Last week, we explored messages using voter registration themes to entice users to share various pieces of personal information, such as their Social Security Number (SSN), Tax ID, and driver’s license details. We’ve identified additional efforts from the same actor, attempting to collect banking credentials and account numbers, along with the recipient’s “Vehicle licence Number [sic],” possibly a license plate or vehicle identification number (VIN) value.
Hundreds of messages with links to the credential phishing landing page were sent to recipients across multiple organizations, though there is no clear targeting of any specific industry.
The lures associated with this credential phishing site are similar to others sent by this actor, though they no longer mention any specific U.S. state.
Figure 1: Email lure impersonating the Election Assistance Commission
Upon clicking the “You may reconfirm application here” link, the user is taken to a landing page that requests a variety of information, including name, contact information, and bank and email credentials.
The UI of this information and credential phishing landing page is reminiscent of the previous pages we’ve observed from this actor. This supports our theory that they are making small changes to rebrand or soliciting slightly different information with each iteration of their landing pages. With this iteration, the theme and branding appear to shift throughout each page of the form.
The landing page initially requests the same information as in previous iterations: name, address, contact information, as well as SSN, Tax ID, and driver’s license number, issue date, and expiration date. It also has the same branding–the Election Assistance Commission (EAC) logo–as observed previously.
Figure 2: Initial information phishing landing page, collecting the same information previously observed
The second page of the form shifts to a stimulus theme, possibly COVID-19-related, suggesting that the user should fill in their bank name, account number, and routing number to claim their stimulus. The branding in the upper left corner of the page shifts from the EAC logo to the U.S. government’s official web logo.
Figure 3: Second page of the form collecting bank account information
The third page requests “Bank username or ID” and “Password.” still using the “claim your stimulus” messaging.
Figure 4: Third page of the form, now collecting bank account credentials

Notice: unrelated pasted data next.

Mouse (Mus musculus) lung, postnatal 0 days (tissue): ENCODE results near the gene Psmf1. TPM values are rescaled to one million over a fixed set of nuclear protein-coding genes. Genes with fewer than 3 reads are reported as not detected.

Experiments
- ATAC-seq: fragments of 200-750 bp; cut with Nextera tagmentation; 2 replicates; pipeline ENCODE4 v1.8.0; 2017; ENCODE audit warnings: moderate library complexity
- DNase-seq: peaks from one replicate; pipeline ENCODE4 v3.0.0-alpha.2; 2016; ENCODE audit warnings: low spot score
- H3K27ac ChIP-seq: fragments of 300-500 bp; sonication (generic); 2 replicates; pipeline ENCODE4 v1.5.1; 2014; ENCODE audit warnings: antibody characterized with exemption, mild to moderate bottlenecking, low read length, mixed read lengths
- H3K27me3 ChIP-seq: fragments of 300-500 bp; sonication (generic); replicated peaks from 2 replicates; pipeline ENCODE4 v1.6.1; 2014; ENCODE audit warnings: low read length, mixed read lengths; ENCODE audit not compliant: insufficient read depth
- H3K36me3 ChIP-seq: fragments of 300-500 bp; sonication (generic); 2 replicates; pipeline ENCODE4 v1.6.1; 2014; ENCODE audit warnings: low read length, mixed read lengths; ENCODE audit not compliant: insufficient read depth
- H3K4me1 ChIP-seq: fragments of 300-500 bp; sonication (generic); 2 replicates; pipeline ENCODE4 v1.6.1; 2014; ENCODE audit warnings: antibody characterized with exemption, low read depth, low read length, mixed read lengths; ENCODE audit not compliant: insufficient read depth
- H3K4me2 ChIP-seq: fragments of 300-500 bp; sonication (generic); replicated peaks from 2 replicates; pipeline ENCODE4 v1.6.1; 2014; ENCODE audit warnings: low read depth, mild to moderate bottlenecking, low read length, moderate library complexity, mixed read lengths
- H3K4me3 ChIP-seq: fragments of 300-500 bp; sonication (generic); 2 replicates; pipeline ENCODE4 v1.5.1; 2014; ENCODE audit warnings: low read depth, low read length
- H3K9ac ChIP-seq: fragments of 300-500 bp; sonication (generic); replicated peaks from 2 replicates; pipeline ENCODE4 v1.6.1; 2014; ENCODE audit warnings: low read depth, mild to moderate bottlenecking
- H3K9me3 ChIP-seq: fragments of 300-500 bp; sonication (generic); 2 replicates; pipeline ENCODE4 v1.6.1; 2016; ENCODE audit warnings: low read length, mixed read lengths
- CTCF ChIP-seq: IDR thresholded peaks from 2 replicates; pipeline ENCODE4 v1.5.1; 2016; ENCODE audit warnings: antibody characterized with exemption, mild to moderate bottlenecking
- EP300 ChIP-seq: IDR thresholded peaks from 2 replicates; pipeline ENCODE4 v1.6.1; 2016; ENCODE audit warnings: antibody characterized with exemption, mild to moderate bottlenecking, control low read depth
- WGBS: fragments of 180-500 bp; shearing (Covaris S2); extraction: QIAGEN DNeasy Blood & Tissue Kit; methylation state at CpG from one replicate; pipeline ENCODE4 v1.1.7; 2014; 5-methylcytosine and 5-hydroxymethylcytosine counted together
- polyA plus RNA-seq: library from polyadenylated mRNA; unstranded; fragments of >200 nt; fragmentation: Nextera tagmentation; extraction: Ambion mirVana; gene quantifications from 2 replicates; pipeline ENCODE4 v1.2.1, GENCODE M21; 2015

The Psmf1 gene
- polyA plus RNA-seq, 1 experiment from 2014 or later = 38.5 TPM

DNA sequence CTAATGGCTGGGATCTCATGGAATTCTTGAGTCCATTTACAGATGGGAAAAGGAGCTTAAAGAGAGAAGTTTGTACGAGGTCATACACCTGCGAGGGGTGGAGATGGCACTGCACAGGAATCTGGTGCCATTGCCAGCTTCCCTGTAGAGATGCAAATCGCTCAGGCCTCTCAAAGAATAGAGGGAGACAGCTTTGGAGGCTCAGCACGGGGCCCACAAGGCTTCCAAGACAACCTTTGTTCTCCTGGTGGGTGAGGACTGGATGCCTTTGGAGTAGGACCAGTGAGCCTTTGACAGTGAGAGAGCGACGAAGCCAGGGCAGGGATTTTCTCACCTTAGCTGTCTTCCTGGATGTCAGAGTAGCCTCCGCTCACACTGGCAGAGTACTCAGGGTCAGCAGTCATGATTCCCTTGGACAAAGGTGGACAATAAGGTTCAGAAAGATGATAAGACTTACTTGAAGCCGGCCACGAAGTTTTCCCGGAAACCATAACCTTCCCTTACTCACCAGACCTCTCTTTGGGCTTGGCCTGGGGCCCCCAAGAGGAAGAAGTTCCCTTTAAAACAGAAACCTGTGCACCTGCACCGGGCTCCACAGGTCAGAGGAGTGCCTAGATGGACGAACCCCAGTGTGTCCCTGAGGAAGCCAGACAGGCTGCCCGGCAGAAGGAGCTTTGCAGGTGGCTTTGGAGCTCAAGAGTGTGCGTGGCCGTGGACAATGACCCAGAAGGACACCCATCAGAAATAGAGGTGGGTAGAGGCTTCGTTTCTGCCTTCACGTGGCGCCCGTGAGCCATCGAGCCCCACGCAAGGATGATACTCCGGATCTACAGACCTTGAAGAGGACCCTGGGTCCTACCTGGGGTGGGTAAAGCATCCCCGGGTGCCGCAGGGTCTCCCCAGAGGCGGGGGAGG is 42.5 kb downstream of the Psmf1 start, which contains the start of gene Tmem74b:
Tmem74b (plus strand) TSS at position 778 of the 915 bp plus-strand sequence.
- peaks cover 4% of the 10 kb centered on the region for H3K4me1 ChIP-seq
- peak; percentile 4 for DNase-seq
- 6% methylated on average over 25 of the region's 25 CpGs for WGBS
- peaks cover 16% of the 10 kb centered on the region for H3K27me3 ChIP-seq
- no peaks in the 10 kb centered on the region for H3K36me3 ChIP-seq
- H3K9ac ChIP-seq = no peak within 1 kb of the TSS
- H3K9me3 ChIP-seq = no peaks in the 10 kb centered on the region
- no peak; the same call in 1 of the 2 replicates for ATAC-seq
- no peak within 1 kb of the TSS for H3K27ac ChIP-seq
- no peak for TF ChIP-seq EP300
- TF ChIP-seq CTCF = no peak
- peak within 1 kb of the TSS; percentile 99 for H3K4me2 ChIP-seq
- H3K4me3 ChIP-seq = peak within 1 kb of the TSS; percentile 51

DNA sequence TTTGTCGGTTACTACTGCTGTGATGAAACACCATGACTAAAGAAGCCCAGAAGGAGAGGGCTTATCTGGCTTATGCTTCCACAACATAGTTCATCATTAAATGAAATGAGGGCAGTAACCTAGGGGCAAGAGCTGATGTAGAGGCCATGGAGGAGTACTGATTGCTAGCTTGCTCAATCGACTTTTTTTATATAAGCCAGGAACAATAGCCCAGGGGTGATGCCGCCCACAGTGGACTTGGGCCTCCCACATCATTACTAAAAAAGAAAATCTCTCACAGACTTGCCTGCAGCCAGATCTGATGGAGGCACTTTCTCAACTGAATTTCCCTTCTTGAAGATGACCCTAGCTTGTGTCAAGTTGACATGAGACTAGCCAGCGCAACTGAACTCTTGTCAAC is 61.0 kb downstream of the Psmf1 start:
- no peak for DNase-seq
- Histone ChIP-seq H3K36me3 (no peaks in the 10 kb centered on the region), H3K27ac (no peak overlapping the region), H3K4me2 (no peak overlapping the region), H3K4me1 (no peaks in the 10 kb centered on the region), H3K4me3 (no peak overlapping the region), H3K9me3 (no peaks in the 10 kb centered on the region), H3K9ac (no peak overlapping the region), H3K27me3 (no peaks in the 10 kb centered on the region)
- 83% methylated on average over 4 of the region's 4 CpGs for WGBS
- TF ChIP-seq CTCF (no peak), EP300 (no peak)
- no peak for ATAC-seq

The following page is nearly identical to the previous page, aside from changing “Bank username or ID” to “Email” in an attempt to collect email credentials.
Figure 5: Fourth page of the form collecting email credentials
Finally, the page title changes to “Voter Registration,” though the user is asked for the “Vehicle licence Number” [sic] of their automobile.
Figure 6: Fifth page of the form, collecting vehicle information
Upon submission of the fifth and final page of the form, the user is sent to the official voter information lookup page for a western US state.
Threat actors often convince users to give up their credentials, banking details, and other sensitive information via sites like the one detailed above. This phishing site is particularly interesting because it cycles through several themes within the same form––verification of voter information and claiming a “stimulus”––and collects a variety of information that isn’t always congruent with those themes. The driver’s license and vehicle license number are out of place on voter registration or stimulus claim pages. Further, the branding at the top of the site isn’t consistent, switching from the EAC logo to the U.S. government’s web logo on the second page of the form.
The information collected in this form is enough to assume someone’s identity, take over their bank accounts, and commandeer other assets connected to the email address they provide. Actors are agile and opportunistic, and this site is an excellent example of how quickly they adjust, even if they don’t always get the details right.
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